Another Wave of Anti-Iranian Sentiments in Azerbaijan

8 m.   |  2021-06-11

D espite the existence of a constant dose of anti-Iranian sentiment, from time to time there is an activation of these sentiments and propaganda of Iranaphobia in Azerbaijani information and public-expert platforms. Such an activation was registered in April-May of this year.  

This time at the core of the anti-Iranian sentiments was the hostile perception towards Iran in some circles of the Azerbaijani society, dissatisfaction with Armenian-Iranian multi-layered neighborly relations, as well as the great desire to develop military-political relations with Israel, to which it was added a deep “gratitude” due to the significant contribution to the victory of Azerbaijan in the 44-day Artsakh war.

The first noticeable spark of discontent against Iran was noticed in the post-war Azerbaijani press, which certainly continues to operate under a strict state control. One of the Azerbaijani propaganda media published an extensive article entitled “Provocation against Turkey and Azerbaijan: Why does Tehran allow the “Armenian genocide” to be commemorated”, seriously criticizing the holding of events dedicated to the 106th anniversary of the Armenian Genocide by Iranian-Armenians in Tehran, in the case when it prevented “Support to Karabakh” protests by Turkic-speaking Azeris during the 44-day war. 

A few days later, during the protest rally against the Russian peacekeepers in front of the Russian Embassy in Azerbaijan, the protesters chanted “Russians, Persians, Armenians are Turk’s enemies” famous slogan, proving once again the hostile attitude and perception towards the Iranians in some circles of Azerbaijani society, despite the efforts of the country’s officials to prove the opposite.

Another scandalous manifestation of such an attitude was recorded when in early May, Iranian Ambassador to Azerbaijan Seyed Abbas Mousavi and Iran’s Supreme Leader Ali Khamenei’s representative in Baku Ali Akbar Ojaq Nejad visited the family of Azerbaijani hero, General Polad Hashimov, who was killed by the Armenian Armed Forces during the armed clashes in Tavush, in July 2020 and conveyed them the medal of the Iranian martyr General Qasem Soleimani. Shortly thereafter, however, it turned out that General P. Hashimov’s family refused to accept the Iranian award. P. Hashimov’s mother Samaya stated, “We do not need the medal given by Iran” demanding Iran not to exploit his son’s name.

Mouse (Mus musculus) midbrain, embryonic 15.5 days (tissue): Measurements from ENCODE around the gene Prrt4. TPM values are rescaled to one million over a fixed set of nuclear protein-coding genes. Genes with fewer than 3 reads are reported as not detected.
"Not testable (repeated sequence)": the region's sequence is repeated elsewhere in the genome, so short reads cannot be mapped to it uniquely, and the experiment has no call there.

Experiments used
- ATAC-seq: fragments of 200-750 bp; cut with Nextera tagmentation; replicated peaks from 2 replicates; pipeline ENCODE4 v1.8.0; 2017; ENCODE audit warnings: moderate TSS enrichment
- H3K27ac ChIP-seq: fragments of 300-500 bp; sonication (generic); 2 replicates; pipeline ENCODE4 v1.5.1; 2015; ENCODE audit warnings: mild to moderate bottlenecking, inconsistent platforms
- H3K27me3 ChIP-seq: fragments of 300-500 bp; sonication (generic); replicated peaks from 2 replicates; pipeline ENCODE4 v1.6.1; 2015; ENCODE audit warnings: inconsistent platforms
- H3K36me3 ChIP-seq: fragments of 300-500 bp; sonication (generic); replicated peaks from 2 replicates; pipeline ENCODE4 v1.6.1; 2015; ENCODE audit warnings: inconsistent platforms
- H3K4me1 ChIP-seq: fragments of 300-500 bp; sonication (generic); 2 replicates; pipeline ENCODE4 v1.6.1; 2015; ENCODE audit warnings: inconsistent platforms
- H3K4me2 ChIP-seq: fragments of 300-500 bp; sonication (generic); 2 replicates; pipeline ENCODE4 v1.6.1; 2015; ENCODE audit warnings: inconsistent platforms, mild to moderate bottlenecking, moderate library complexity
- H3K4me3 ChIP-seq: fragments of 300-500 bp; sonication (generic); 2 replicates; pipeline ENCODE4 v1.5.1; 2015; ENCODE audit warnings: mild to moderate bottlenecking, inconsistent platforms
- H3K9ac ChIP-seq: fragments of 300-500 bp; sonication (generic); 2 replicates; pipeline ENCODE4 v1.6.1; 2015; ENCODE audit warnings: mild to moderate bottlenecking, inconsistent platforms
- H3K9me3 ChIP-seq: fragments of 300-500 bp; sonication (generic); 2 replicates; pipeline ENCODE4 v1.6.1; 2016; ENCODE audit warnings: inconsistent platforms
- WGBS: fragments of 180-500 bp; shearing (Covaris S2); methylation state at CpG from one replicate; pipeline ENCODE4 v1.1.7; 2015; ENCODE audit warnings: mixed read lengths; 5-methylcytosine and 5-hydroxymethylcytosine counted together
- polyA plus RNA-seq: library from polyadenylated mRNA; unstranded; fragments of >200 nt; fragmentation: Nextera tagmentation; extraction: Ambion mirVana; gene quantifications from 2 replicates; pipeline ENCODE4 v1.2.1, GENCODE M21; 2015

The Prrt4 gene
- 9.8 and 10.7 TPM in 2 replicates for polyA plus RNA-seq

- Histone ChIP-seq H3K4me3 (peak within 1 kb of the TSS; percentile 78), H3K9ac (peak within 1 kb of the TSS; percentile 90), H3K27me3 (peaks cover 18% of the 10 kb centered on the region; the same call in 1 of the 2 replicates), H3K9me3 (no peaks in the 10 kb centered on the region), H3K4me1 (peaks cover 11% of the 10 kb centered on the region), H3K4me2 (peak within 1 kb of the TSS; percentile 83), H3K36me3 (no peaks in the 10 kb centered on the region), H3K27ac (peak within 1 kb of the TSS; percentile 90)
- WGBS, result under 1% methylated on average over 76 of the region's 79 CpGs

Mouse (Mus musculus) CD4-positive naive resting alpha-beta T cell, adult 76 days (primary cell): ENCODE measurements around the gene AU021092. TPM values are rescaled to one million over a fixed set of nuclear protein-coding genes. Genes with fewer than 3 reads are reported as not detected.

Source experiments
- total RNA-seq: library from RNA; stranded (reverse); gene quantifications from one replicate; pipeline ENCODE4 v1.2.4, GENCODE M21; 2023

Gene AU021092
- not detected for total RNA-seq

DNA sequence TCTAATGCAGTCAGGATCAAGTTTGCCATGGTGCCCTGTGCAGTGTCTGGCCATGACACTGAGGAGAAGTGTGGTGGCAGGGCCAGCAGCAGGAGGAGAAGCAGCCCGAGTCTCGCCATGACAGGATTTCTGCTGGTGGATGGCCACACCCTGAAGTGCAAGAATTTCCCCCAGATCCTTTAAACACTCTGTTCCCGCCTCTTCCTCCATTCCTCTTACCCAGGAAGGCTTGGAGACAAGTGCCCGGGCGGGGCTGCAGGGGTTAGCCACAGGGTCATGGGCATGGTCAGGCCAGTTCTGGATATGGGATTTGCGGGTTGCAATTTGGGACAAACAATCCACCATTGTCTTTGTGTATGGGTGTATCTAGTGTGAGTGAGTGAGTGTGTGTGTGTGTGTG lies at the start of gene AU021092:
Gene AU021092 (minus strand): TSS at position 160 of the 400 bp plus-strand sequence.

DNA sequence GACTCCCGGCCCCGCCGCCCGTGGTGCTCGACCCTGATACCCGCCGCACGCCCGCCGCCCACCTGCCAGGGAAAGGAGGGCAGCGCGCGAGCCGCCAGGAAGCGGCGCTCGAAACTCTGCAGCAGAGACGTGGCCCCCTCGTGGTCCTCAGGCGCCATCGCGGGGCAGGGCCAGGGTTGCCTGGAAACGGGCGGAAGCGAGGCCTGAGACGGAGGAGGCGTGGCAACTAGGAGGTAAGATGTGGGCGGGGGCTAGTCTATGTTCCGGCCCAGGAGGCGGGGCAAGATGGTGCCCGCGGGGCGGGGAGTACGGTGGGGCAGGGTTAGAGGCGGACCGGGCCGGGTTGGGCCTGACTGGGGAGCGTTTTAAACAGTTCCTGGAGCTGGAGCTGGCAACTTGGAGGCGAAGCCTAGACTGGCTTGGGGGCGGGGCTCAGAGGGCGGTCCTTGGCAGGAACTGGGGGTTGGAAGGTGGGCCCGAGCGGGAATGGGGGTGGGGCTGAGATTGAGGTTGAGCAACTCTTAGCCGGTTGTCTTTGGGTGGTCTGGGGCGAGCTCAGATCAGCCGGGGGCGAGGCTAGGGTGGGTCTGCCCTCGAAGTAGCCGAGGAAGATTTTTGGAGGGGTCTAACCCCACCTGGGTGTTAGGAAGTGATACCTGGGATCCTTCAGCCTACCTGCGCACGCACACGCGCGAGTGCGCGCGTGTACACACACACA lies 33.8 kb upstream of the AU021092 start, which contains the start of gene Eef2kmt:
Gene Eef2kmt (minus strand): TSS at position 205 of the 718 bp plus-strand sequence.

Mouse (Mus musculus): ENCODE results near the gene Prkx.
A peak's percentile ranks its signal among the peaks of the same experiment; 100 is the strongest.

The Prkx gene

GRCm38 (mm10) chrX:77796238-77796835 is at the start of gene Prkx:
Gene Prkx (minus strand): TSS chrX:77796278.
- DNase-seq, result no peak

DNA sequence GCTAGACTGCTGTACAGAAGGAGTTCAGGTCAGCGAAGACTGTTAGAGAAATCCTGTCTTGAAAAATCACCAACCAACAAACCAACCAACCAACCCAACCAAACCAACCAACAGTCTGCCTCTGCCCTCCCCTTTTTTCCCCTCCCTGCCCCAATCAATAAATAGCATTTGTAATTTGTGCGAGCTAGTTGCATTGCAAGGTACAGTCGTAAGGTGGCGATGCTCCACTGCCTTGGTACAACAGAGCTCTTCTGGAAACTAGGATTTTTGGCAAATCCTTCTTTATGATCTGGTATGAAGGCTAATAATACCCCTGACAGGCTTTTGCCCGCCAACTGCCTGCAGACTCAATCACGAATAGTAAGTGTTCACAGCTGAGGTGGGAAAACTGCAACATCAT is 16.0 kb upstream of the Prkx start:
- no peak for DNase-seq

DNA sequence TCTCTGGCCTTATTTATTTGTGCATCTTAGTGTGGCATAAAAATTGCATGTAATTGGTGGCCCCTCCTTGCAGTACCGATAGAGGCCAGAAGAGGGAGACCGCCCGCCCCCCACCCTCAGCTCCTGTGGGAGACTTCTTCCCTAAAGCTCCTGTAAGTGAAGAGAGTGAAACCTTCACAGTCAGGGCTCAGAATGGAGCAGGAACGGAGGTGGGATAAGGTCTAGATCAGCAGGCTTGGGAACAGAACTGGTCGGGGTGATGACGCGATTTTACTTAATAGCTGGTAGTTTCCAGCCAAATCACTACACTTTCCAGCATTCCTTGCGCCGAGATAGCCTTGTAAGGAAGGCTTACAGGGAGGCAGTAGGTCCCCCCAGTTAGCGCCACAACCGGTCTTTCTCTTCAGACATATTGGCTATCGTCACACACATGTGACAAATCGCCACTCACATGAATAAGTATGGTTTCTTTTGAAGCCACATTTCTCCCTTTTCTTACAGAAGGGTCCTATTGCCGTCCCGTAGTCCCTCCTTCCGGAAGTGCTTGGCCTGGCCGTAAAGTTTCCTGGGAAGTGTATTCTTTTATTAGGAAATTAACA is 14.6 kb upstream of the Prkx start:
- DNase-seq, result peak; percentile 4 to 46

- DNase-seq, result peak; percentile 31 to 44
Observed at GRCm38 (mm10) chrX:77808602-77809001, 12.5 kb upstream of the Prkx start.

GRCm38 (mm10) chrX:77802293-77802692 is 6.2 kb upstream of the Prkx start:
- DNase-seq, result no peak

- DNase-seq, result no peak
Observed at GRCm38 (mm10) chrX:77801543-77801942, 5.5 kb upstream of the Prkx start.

Alongside with the videos shared on Azad İran Telegram Channel, where aid was being transported from Iran to Armenia and then to Artsakh, Azerbaijani press published an article with an emphasis on “Illegal actions of Iranian and Russian soldiers in Karabakh”. Both Azerbaijani propaganda and “serious” media platforms, working in concert with each other, referring only to the publications on social networks accused Iran and Russian peacekeepers of transporting drugs, military cargo and illegal trade of gold in the name of humanitarian aid to Artsakh. Anti-Iranian theses were circulated, according to which “Over the years, Iran has been one of the sides involved in the activities of criminal groups in Artsakh and in drug trafficking”. When that illegal trade was hit hard after the war, those criminal groups found an easy way and enter Artsakh through Russian peacekeepers. In this context, accusations were made against Iran of “organizing armed saboteurs on the territory of Azerbaijan” against the background of the increase of Azerbaijani-Iranian border incidents, the latest of which happened on May 15, when 2 Azerbaijani border guards were killed as a result of an armed clash near the village of Gendera, in the Yardimli region of Azerbaijan.

I t should be noted that similar accusations against Iran were made both during and before the 44-day war, when Azerbaijani press and public-expert circles were actively discussing the topic of Iran’s providing illegal assistance to the separatist regime of Artsakh through bridges over the Araks River and the “criminal business” controlled by the Islamic Revolutionary Guard Corps.

The anti-Iranian sentiments gradually accentuated by such chain of events gained a wide public resonance in Baku, when Mojtaba Zonnour, the Chairman of the Iranian Parliament National Security and Foreign Policy Committee, made a statement noting the inadmissibility of changing Iran’s northern borders, followed by the information spread in the Armenian media on a somewhat mysterious visit of high-ranking Iranian servicemen to Armenia and on offering military assistance to Armenia. Azerbaijani experts emphasized: “Azerbaijan must be ready for the next tension in relations with Iran”.